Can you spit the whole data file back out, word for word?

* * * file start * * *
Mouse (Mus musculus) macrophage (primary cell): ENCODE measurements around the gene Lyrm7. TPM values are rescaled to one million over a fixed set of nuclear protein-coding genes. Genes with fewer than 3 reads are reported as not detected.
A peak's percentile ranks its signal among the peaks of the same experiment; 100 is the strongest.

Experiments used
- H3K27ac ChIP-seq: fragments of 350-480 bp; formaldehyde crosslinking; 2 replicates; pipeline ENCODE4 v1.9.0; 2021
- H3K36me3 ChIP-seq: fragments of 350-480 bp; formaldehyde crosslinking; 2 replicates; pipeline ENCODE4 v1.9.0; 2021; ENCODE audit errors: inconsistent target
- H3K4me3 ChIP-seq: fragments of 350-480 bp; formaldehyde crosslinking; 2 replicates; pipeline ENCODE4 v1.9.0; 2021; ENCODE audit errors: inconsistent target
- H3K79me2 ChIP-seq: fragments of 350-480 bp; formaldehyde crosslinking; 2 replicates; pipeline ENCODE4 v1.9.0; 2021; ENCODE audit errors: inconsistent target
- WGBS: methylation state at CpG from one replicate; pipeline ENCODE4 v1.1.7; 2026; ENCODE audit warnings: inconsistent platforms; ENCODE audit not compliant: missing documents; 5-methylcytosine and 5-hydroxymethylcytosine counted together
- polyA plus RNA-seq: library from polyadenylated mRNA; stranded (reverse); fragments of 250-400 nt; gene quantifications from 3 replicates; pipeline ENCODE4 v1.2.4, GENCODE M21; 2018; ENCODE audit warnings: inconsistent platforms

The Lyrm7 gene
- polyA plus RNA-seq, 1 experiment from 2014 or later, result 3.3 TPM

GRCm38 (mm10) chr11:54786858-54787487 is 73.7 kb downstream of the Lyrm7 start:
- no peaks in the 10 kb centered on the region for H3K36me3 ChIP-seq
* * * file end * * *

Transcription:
Mouse (Mus musculus) macrophage (primary cell): ENCODE measurements around the gene Lyrm7. TPM values are rescaled to one million over a fixed set of nuclear protein-coding genes. Genes with fewer than 3 reads are reported as not detected.
A peak's percentile ranks its signal among the peaks of the same experiment; 100 is the strongest.

Experiments used
- H3K27ac ChIP-seq: fragments of 350-480 bp; formaldehyde crosslinking; 2 replicates; pipeline ENCODE4 v1.9.0; 2021
- H3K36me3 ChIP-seq: fragments of 350-480 bp; formaldehyde crosslinking; 2 replicates; pipeline ENCODE4 v1.9.0; 2021; ENCODE audit errors: inconsistent target
- H3K4me3 ChIP-seq: fragments of 350-480 bp; formaldehyde crosslinking; 2 replicates; pipeline ENCODE4 v1.9.0; 2021; ENCODE audit errors: inconsistent target
- H3K79me2 ChIP-seq: fragments of 350-480 bp; formaldehyde crosslinking; 2 replicates; pipeline ENCODE4 v1.9.0; 2021; ENCODE audit errors: inconsistent target
- WGBS: methylation state at CpG from one replicate; pipeline ENCODE4 v1.1.7; 2026; ENCODE audit warnings: inconsistent platforms; ENCODE audit not compliant: missing documents; 5-methylcytosine and 5-hydroxymethylcytosine counted together
- polyA plus RNA-seq: library from polyadenylated mRNA; stranded (reverse); fragments of 250-400 nt; gene quantifications from 3 replicates; pipeline ENCODE4 v1.2.4, GENCODE M21; 2018; ENCODE audit warnings: inconsistent platforms

The Lyrm7 gene
- polyA plus RNA-seq, 1 experiment from 2014 or later, result 3.3 TPM

GRCm38 (mm10) chr11:54786858-54787487 is 73.7 kb downstream of the Lyrm7 start:
- no peaks in the 10 kb centered on the region for H3K36me3 ChIP-seq